In its most recent Safety Digest, UK MAIB reports an incident of a ro-ro passenger ferry, which took place as it was loading vehicles in preparation for departure.
A ro-ro passenger ferry was loading vehicles in preparation for departure. A maximum capacity of vehicles was due to be loaded, so the hoistable car decks were planned to be in use.
The mezzanine decks were loaded with cars at the main deck level, then hoisted up to allow loading of other vehicles onto the main deck. The mezzanine decks were certifed as ‘man passenger lifts’, which meant that drivers and passengers stayed in their cars whilst the decks were raised or lowered. Crew members were also permitted on the mezzanine decks when being operated.
The procedure for moving the decks involved two crew members: one stationed on the mezzanine deck, and the other operating the control panel at main deck level. The mezzanine decks had three positions: ‘ramp’, ‘working’ or ‘stowed’. The ramp and working positions were used to load and unload cars on busier voyages. The stowed position fully raised the mezzanine deck against the deckhead; this was available to facilitate loading of high-sided vehicles on the main deck, when the mezzanine decks were not in use.
This incident occurred when the mezzanine deck had been loaded with cars and was being hoisted with one crewman at the controls and another on the mezzanine. As the mezzanine deck approached the raised position, the vehicle ramps at the ends of the mezzanine deck started to move to the horizontal position.
The crewman on the mezzanine deck saw the ramps starting to move and immediately realised that this meant that the ‘stowed’ position must have been selected and there was, therefore, an immediate risk of serious damage or injury to the people and cars if the deck continued upwards beyond the working position.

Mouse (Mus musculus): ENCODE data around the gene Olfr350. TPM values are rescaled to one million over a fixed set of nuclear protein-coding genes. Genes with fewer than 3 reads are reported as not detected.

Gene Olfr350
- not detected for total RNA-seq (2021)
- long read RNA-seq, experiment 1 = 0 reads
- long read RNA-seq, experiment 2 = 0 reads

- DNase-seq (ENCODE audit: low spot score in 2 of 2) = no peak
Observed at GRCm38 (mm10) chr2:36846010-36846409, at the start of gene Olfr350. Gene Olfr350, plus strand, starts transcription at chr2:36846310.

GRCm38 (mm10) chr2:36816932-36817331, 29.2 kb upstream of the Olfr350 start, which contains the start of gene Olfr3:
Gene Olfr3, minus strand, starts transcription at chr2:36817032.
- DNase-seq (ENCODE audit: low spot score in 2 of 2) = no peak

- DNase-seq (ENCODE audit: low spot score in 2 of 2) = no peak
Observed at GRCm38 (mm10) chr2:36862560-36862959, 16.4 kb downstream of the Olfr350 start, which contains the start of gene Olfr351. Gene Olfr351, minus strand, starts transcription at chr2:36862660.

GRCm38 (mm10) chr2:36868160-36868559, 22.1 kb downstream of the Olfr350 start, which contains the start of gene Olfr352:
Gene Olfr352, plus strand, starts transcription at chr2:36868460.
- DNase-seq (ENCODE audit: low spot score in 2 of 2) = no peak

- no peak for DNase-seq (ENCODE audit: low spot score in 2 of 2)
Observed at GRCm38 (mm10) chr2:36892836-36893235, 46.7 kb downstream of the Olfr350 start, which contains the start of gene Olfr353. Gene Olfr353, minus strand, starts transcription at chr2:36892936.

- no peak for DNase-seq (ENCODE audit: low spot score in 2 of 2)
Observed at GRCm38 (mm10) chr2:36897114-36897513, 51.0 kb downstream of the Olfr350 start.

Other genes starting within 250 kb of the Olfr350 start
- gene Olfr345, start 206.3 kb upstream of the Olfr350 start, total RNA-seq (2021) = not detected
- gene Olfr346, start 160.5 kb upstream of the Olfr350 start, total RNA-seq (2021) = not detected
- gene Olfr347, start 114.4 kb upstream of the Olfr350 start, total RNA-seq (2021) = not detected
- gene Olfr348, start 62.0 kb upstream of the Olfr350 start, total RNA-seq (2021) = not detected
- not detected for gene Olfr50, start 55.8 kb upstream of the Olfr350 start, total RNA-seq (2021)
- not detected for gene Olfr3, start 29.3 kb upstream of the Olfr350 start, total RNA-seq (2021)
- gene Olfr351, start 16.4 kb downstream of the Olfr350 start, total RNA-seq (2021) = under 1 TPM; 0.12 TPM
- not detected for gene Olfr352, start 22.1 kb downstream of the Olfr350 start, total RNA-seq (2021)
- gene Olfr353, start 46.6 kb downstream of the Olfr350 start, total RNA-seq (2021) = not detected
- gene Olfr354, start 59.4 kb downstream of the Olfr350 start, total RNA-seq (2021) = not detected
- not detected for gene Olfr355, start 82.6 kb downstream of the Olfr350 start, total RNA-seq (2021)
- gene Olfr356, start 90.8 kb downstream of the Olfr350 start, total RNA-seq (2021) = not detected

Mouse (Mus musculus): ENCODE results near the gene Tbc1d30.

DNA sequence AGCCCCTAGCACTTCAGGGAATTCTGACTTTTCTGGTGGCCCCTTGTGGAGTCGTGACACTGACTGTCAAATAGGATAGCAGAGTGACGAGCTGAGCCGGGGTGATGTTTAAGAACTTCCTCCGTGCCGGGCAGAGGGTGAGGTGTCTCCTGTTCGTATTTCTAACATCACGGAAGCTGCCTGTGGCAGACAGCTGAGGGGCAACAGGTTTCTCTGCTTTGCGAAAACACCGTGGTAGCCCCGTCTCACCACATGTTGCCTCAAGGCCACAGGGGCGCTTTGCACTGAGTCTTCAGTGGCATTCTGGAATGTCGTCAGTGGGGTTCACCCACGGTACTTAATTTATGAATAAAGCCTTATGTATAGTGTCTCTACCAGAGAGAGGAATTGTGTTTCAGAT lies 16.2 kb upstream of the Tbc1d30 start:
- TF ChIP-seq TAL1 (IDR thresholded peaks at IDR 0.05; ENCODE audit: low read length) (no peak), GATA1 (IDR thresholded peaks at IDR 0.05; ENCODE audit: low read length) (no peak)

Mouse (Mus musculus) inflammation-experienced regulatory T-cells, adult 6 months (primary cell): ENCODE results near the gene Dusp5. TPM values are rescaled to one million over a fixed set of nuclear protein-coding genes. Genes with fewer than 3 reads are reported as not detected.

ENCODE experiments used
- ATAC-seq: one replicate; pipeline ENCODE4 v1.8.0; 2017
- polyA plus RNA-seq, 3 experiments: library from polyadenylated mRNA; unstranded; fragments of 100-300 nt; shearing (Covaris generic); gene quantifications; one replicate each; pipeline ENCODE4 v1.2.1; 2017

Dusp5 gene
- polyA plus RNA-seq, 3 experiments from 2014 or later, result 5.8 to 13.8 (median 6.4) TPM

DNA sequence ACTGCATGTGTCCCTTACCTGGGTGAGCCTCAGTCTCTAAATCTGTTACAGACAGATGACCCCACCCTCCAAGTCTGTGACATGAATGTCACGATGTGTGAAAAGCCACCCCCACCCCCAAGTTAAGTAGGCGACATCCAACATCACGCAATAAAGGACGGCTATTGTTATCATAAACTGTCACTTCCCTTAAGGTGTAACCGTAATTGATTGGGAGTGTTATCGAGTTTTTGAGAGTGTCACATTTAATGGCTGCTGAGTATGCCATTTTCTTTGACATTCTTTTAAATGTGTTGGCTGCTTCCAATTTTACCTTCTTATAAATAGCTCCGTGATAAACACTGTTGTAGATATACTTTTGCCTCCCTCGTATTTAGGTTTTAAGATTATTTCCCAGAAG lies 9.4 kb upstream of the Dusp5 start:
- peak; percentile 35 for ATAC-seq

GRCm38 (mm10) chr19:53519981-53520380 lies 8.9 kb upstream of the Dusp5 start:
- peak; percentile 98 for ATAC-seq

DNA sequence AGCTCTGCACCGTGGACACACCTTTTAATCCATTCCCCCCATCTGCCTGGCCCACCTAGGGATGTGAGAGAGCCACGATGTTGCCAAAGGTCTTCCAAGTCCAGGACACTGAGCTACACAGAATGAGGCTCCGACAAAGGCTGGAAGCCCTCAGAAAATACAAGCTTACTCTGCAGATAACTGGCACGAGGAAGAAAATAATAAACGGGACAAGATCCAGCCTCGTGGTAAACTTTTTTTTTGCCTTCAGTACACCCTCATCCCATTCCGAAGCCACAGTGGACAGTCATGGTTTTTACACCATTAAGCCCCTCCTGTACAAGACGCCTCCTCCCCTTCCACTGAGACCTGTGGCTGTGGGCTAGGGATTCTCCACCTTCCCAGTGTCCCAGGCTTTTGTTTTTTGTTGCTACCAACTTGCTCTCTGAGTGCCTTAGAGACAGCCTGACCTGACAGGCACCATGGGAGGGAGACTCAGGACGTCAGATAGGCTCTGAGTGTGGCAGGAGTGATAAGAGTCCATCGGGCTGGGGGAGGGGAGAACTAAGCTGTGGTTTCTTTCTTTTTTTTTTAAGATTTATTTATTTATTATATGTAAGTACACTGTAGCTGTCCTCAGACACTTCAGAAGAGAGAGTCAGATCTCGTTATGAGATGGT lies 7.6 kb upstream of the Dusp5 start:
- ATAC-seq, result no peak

The crewman on the mezzanine deck shouted to the crewman at the controls to immediately press the stop button. The mezzanine deck stopped, the controls were reset, and then it was correctly located at the working position so the drivers and passengers could transfer to the ferry’s accommodation area.
- This was a near miss that highlighted the risk associated with a potential loss of control of heavy hydraulic and mechanical equipment. The crewman operating the controls was newly appointed to the task and, although he had received training, he had no practice or experience. The most likely cause of this near miss was the lack of supervision when the crewman became confused by the layout of the control panel, and selected the wrong command. It was fortunate that the crewman on the mezzanine deck realised what had happened and intervened
before the mezzanine decks were raised dangerously high.
- Consideration can be given to protecting control switches where a hazard of this nature could arise. The control panel does not clearly indicate the diference between working and stowed positions. A simple cover over the stowed button might prompt an operator to think about which button to press when operating the deck with cars on it.